Where the Grass is Greener (SOT #2)

Excerpt from Chapter One / Two

    "You're quiet today, Seamus. What's up?" the landlord asked.
    "Just tired, is all. Got a leaky roof and the fecker was drippin' all the damn night. And didn't I get up this morning and kick the bucket?"
    "You look alive and well to me, so you do. I say look like shite."
    "Yeah, thanks very much, John. Think I'll go join the lads, see if I can't get a few more insults thrown at me."
    Seamus gave the landlord a wry grin and went over to the others, who were already well into the first of the three games they got in every lunchtime. He watched one of them take a bad shot and accidentally pot the black, the clunking of the ball as it rolled its way through the machinery of the table setting Seamus's teeth on edge. John was right: he was dog-tired and probably did look like shite. He'd barely slept after the missed call, trying to decide whether to return it or not. His mind played tricks on him, one minute convincing him it was urgent and he should call back, the next telling him to stay strong. He'd made the move. He'd come back to Ireland. That's what he'd wanted all along.
    He had wanted it. Ever since Mam died, he'd set his sights on coming home. He'd only stayed for Paddy's sake, and now Paddy had Aidan, there was nothing to keep Seamus in the States, although he was no further away from his brother now than he had been in Kansas. Never mind that he'd already made the decision before he knew Aidan even existed. No. It was a good decision. He was just -
    He already knew, before he pulled his phone from his pocket: same Kansas number, same caller. His thumb hovered over the red button. Reject the call. Reject the call. He answered.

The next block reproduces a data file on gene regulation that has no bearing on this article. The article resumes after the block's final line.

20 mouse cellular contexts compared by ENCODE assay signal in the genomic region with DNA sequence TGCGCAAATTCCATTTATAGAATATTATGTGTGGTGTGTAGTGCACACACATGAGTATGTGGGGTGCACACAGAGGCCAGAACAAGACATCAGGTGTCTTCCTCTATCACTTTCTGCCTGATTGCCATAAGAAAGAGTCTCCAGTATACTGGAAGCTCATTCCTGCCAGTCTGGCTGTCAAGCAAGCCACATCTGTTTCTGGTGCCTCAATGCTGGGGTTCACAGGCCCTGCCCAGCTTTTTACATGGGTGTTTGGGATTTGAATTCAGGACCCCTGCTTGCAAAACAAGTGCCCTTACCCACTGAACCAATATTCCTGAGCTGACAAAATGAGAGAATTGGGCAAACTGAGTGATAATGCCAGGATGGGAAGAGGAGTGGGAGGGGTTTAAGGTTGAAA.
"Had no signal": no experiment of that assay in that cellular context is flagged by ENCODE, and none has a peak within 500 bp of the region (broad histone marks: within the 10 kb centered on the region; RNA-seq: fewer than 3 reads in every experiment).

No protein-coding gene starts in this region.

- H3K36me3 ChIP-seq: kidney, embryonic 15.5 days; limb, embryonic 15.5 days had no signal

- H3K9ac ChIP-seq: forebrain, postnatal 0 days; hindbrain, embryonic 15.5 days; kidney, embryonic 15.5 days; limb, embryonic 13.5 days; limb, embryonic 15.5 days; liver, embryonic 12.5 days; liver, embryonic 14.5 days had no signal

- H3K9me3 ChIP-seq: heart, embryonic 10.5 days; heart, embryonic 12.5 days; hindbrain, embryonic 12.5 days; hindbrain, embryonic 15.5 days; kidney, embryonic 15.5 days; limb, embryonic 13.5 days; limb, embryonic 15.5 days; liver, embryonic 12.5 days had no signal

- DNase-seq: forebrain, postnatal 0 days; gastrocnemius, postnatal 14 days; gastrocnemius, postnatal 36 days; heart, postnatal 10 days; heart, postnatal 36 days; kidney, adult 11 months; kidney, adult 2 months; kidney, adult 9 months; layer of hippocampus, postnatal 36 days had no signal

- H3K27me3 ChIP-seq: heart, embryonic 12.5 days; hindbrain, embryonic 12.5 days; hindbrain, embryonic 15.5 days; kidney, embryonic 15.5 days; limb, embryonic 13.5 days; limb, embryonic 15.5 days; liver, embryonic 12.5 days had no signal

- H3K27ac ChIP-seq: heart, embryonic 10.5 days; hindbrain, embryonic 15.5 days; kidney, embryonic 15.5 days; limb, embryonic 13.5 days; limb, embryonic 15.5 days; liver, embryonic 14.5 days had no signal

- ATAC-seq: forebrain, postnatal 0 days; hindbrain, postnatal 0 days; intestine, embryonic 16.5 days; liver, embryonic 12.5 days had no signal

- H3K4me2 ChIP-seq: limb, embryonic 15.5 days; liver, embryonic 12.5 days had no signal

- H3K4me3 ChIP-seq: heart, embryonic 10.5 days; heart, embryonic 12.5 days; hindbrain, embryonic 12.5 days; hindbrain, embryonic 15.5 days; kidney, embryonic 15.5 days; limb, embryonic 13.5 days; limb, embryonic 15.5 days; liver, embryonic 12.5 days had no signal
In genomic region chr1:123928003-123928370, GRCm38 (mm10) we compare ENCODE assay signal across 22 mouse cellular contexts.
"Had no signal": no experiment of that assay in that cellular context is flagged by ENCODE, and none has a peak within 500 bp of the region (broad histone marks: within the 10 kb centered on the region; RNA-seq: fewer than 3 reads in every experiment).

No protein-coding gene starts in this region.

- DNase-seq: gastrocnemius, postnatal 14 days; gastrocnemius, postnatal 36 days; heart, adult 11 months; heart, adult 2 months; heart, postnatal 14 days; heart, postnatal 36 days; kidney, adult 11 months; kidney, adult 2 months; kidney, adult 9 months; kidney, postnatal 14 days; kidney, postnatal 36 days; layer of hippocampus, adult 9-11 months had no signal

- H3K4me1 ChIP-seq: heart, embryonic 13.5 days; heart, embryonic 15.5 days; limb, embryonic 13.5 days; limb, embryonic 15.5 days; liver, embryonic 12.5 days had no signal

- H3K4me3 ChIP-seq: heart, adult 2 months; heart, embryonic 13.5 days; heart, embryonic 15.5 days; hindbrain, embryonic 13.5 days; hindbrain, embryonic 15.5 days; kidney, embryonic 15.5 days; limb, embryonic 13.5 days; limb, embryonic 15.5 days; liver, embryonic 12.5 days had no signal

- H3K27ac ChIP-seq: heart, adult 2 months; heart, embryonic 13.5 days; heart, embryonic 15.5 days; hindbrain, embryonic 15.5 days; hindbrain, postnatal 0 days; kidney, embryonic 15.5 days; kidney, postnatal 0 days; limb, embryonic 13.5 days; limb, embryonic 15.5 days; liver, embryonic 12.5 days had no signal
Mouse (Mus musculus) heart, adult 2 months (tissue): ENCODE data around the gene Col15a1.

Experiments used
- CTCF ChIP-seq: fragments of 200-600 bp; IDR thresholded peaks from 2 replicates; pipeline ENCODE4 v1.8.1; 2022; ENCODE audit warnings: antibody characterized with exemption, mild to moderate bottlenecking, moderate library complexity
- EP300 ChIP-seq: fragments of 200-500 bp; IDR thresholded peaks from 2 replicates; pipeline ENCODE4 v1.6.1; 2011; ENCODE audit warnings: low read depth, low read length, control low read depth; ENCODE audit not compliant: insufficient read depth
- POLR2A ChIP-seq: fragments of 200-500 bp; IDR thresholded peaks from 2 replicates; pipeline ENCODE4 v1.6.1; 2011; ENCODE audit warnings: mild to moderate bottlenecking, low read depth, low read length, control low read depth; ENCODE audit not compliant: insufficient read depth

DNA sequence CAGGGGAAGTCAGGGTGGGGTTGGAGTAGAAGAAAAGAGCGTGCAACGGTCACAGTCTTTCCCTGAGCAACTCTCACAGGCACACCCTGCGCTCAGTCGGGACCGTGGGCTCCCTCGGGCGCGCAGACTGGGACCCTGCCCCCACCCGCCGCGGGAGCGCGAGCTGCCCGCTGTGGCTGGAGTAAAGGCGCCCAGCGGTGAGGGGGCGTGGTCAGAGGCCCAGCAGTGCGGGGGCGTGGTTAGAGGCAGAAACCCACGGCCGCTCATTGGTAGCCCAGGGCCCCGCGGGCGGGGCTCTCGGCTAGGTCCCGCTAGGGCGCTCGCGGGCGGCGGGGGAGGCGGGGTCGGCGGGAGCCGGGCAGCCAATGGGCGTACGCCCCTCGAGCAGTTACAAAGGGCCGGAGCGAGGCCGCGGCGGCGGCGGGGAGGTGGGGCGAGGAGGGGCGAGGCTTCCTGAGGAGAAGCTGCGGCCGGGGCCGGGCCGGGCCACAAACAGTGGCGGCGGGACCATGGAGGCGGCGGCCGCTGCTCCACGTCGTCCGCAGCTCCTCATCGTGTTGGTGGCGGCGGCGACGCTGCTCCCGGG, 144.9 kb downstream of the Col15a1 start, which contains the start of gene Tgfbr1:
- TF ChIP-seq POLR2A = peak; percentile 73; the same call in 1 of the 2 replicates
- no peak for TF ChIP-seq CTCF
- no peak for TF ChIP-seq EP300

"Seamus Williams."
    "At last! I thought I was calling a wrong number. Man, it's so good to hear your voice."
    "Er, yeah. Yours too. What's up? Has something happened?"
    "Nothing new. I just..."
    The rapid-hard thump of Seamus's heart filled the pause, two seconds, three, four, and more. He drew breath to speak, but there was nothing to be said. Or nothing he should say.
    "I miss you, Shay."

    * * *

    The first call had been a drunk dial. Thank God that Seamus Williams hadn't picked up. Lord, the shit that might have come tumbling out of Chancey's mouth. Now he was dead sober, but only slightly more composed. Had he really just said he'd missed Seamus? He tried for a laugh. It sounded as fake as it felt. Well he had missed Seamus. Nothin' wrong with that.
    "You gonna say somethin'?" He knew he was putting on the accent. Drawing out his vowels, droppings his g's. His grandmother - who was from south Texas and who had an accent so deep it was digging a hole to the centre of the earth - used to yell at him when he'd get lazy with his words.
    You jus' sound ign'rant, Chancey Bo Clearwater. Full name, cue snickering cousins, and Chancey sank down low in his chair, ashamed at the way he sounded despite the fact they all talked just alike. The accent followed him when he moved to Oklahoma, where he picked up a whole set of strange 'O's, and even having lived in Kansas now for the better part of his life, it was still there underneath.
    "I didn't expect to hear from you, that's all."
    "Surprise." He was trying for friendly, for calm. Trying to keep the I wanna put my fist through the wall and did you really mean to let me find out through Lulu? out of his voice.
    "Isn't this call costing you a million dollars?"
    "Skype. On my phone. I bought minutes, y'know?"
    "Is that right then?"
    "But I didn't think. It's probably charging you too."
    "It's fine."
    Is it? Seamus sure as hell wasn't saying much. There was a long pause as Chancey considered his next move. He'd called because he'd wanted to talk. Not talk. Not like that. Nothing to say on that front. Seamus had made it all as clear as crystal dropped in the mud when he'd left his parting message with Lulu, down at the pool hall, Rack 'Em. In a last-ditch effort, he said the only thing he could think: "Boss Tina asked after you the other day when I went around for work."
    That got a laugh out of Seamus, which gave him more relief than Chancey cared to admit.

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